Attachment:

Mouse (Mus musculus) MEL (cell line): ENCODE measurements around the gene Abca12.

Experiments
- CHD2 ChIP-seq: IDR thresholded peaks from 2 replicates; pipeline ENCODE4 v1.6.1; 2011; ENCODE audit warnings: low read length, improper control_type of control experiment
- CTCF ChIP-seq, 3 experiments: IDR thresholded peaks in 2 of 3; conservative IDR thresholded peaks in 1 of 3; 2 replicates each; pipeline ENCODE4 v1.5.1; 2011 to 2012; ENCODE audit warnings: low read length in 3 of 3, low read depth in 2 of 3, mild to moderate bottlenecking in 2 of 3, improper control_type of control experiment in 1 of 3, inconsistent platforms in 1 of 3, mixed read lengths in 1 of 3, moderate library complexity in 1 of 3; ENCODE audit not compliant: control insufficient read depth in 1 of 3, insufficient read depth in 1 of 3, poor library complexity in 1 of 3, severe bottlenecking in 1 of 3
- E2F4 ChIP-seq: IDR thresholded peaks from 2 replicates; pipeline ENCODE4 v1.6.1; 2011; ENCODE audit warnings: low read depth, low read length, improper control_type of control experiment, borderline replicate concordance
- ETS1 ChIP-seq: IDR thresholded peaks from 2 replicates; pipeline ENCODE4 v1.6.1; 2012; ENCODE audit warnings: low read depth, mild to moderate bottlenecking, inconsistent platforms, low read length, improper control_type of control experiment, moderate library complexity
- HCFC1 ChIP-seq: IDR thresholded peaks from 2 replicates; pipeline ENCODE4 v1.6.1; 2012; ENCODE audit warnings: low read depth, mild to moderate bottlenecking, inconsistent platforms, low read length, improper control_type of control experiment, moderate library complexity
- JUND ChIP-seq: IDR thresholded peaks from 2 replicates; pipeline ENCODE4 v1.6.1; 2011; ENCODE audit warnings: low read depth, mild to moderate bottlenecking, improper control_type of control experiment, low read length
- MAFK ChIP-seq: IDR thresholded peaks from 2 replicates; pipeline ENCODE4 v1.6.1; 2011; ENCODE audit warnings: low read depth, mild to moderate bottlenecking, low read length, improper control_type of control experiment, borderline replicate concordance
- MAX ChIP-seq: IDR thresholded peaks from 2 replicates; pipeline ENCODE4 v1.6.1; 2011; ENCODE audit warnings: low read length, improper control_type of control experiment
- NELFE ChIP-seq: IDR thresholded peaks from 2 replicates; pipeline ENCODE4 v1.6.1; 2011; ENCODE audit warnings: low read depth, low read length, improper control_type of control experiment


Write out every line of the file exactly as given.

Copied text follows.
Mouse (Mus musculus) MEL (cell line): ENCODE measurements around the gene Abca12.

Experiments
- CHD2 ChIP-seq: IDR thresholded peaks from 2 replicates; pipeline ENCODE4 v1.6.1; 2011; ENCODE audit warnings: low read length, improper control_type of control experiment
- CTCF ChIP-seq, 3 experiments: IDR thresholded peaks in 2 of 3; conservative IDR thresholded peaks in 1 of 3; 2 replicates each; pipeline ENCODE4 v1.5.1; 2011 to 2012; ENCODE audit warnings: low read length in 3 of 3, low read depth in 2 of 3, mild to moderate bottlenecking in 2 of 3, improper control_type of control experiment in 1 of 3, inconsistent platforms in 1 of 3, mixed read lengths in 1 of 3, moderate library complexity in 1 of 3; ENCODE audit not compliant: control insufficient read depth in 1 of 3, insufficient read depth in 1 of 3, poor library complexity in 1 of 3, severe bottlenecking in 1 of 3
- E2F4 ChIP-seq: IDR thresholded peaks from 2 replicates; pipeline ENCODE4 v1.6.1; 2011; ENCODE audit warnings: low read depth, low read length, improper control_type of control experiment, borderline replicate concordance
- ETS1 ChIP-seq: IDR thresholded peaks from 2 replicates; pipeline ENCODE4 v1.6.1; 2012; ENCODE audit warnings: low read depth, mild to moderate bottlenecking, inconsistent platforms, low read length, improper control_type of control experiment, moderate library complexity
- HCFC1 ChIP-seq: IDR thresholded peaks from 2 replicates; pipeline ENCODE4 v1.6.1; 2012; ENCODE audit warnings: low read depth, mild to moderate bottlenecking, inconsistent platforms, low read length, improper control_type of control experiment, moderate library complexity
- JUND ChIP-seq: IDR thresholded peaks from 2 replicates; pipeline ENCODE4 v1.6.1; 2011; ENCODE audit warnings: low read depth, mild to moderate bottlenecking, improper control_type of control experiment, low read length
- MAFK ChIP-seq: IDR thresholded peaks from 2 replicates; pipeline ENCODE4 v1.6.1; 2011; ENCODE audit warnings: low read depth, mild to moderate bottlenecking, low read length, improper control_type of control experiment, borderline replicate concordance
- MAX ChIP-seq: IDR thresholded peaks from 2 replicates; pipeline ENCODE4 v1.6.1; 2011; ENCODE audit warnings: low read length, improper control_type of control experiment
- NELFE ChIP-seq: IDR thresholded peaks from 2 replicates; pipeline ENCODE4 v1.6.1; 2011; ENCODE audit warnings: low read depth, low read length, improper control_type of control experiment